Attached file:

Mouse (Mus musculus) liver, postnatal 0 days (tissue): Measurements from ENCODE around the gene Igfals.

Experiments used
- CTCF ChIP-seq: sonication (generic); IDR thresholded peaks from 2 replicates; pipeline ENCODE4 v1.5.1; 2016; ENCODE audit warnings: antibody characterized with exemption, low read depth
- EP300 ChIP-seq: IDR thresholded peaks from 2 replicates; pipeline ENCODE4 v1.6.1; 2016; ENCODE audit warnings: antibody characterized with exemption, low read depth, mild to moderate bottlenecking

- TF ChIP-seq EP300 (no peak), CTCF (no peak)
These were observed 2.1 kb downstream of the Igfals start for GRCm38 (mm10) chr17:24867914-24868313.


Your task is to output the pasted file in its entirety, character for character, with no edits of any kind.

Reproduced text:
Mouse (Mus musculus) liver, postnatal 0 days (tissue): Measurements from ENCODE around the gene Igfals.

Experiments used
- CTCF ChIP-seq: sonication (generic); IDR thresholded peaks from 2 replicates; pipeline ENCODE4 v1.5.1; 2016; ENCODE audit warnings: antibody characterized with exemption, low read depth
- EP300 ChIP-seq: IDR thresholded peaks from 2 replicates; pipeline ENCODE4 v1.6.1; 2016; ENCODE audit warnings: antibody characterized with exemption, low read depth, mild to moderate bottlenecking

- TF ChIP-seq EP300 (no peak), CTCF (no peak)
These were observed 2.1 kb downstream of the Igfals start for GRCm38 (mm10) chr17:24867914-24868313.